My Grandmother Carrie had the same furniture from 1936 until 2006. For sixty years she lived with, cared for and reinvented quality pieces that are still timeless today. (I know because now I now have much of her furniture in my home!).
Carrie was also a talented designer and seamstress and at the helm of our family decorating, upholstery and window treatment business. As such, she had skills and access to materials that enabled her to continually breathe new life into her own interiors.
Switching Fabrics in a Room Makes a Dramatic Difference
One of the many lessons she taught me was to work with what you've got and make subtle changes that have great impact. One such change is really all about fabric. Carrie made slipcovers for her furniture and switched out those slipcovers with the seasons. She did the same with her draperies, tablecloths, etc.
Of course sometimes she took the plunge and had something reupholstered because it was better for the lines of the piece. In these instances, it was well thought out and well budgeted, since upholstery can be very pricey.
Very recently I took a cue from my Grandmother's playbook and decide to reupholster a much-loved chair. I bought the chair at an antiques shop about 16 years ago for my home, which was largely decorated with Midcentury Modern furniture at the time. It was love at first sight because it made me think of the furniture from I Love Lucy. When Lucy got new furniture, so did the rest of America. And this chair is a magnificent example of design at that time.
The chair retained its original upholstery (a nubby charcoal woolen blend) and was perfect for my home. After many years of enjoyment, however, (pets, parties, people) it began to look pretty dog-eared.
Luckily, like my Grandmother, because of my work, I have access to great materials and very skilled people. So I decided for my new home I'd have new upholstery for this sensational chair.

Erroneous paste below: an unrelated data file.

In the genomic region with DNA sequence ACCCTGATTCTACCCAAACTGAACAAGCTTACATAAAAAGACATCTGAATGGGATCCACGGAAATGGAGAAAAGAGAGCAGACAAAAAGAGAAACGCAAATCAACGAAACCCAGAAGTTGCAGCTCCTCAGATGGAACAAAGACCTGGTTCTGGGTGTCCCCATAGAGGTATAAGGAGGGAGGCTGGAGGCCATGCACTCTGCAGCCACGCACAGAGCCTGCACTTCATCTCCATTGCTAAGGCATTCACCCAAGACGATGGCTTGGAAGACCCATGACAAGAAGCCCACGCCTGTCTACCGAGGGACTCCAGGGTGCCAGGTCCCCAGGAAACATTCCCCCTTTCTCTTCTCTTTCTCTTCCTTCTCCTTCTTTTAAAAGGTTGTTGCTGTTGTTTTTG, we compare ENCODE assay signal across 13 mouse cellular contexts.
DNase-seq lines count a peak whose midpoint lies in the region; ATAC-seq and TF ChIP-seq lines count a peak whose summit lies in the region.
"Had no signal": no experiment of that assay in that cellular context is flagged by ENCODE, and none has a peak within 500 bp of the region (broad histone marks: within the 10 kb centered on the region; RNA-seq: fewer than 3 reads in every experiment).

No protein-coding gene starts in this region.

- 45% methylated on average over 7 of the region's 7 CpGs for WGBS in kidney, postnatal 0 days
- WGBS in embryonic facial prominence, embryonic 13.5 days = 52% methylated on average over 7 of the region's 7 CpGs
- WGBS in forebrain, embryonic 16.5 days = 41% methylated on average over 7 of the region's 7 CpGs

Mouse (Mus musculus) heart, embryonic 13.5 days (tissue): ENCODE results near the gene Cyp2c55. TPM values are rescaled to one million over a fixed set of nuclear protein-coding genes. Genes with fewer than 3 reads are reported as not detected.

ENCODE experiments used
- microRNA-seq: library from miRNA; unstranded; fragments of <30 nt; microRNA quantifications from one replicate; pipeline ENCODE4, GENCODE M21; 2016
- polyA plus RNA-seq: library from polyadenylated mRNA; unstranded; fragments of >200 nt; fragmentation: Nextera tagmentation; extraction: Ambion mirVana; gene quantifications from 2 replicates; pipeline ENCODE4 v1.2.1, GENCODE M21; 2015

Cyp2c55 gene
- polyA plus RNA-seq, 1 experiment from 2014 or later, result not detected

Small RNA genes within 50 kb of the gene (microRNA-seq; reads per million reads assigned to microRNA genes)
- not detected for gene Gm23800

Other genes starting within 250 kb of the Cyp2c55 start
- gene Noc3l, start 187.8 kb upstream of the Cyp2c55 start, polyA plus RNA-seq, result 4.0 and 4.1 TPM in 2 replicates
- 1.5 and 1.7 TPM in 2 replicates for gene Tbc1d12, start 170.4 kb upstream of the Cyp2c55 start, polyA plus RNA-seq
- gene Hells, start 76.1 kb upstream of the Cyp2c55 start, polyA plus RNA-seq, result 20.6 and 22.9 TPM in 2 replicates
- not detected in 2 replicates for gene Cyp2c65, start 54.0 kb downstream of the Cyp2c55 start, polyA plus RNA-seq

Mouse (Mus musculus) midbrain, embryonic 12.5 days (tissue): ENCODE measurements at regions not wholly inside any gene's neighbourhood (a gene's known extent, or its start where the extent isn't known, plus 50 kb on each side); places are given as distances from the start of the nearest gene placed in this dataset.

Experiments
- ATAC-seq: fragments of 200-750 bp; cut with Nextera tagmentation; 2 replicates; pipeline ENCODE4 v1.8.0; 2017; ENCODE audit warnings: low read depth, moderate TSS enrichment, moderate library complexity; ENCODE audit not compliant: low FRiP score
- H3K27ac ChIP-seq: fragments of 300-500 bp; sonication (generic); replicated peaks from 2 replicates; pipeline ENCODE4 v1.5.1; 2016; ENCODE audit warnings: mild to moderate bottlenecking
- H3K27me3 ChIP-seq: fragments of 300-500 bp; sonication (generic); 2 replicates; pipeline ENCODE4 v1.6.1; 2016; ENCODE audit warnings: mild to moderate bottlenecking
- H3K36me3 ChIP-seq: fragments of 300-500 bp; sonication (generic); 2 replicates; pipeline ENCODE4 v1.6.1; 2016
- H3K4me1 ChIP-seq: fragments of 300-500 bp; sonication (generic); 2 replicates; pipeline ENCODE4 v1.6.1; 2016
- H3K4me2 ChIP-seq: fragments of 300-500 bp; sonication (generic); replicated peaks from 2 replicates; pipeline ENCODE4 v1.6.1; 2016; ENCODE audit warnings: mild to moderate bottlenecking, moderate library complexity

Recently I completed a design job where I used men's suiting material to cover furniture and create window treatments. The result was rich, masculine and unexpected.
Finding the Right Material and the Right Craftsman is Essential
I wanted to go for the same look for this chair, but men's suiting material doesn't come cheap. So I did what I always do. I went thrift shopping and found a wonderful azure blue pinstripe for about a tenth of the cost of such material when it is new.
The next step was to call my friend Eldin, of Johnston Craft, who I commissioned to do the work for my client. Lucky for me, he was the only call I needed to make.
Like any good craftsman, Eldin came and assessed the piece and the material and gave me an estimate based primarily on labor. I green lit the project.... and off my chair went.
As I jockeyed though moving and getting settled, visions of my special chair danced in my head. I knew exactly where it was going to go and couldn't wait to be reunited. On the day of the big reveal, Eldin proudly pulled up with the chair in his truck. Much like a master sculptor, Eldin had it wrapped in a crisp, white sheet (largely to protect it, but also to build anticipation).
Eldin gently lifted the chair into my home and put it in its new spot. When he removed the sheet, my jaw dropped. My chair was reinvented and looked like a million bucks.
Like old friends, there are just some pieces of furniture I just want to hang on to for the long haul, and this chair was one of them. In its previous state, it had gone from sensational to sad, but all it needed some imagination and love.
So if there's a piece you love that is looking past its prime.... consider reupholstering rather than tossing it. It's fun to see it get a new lease on life and worth every penny.
JOHNSTON CRAFT: http://johnstoncraft.biz
RICHTER DESIGN: www.richterdesign.net
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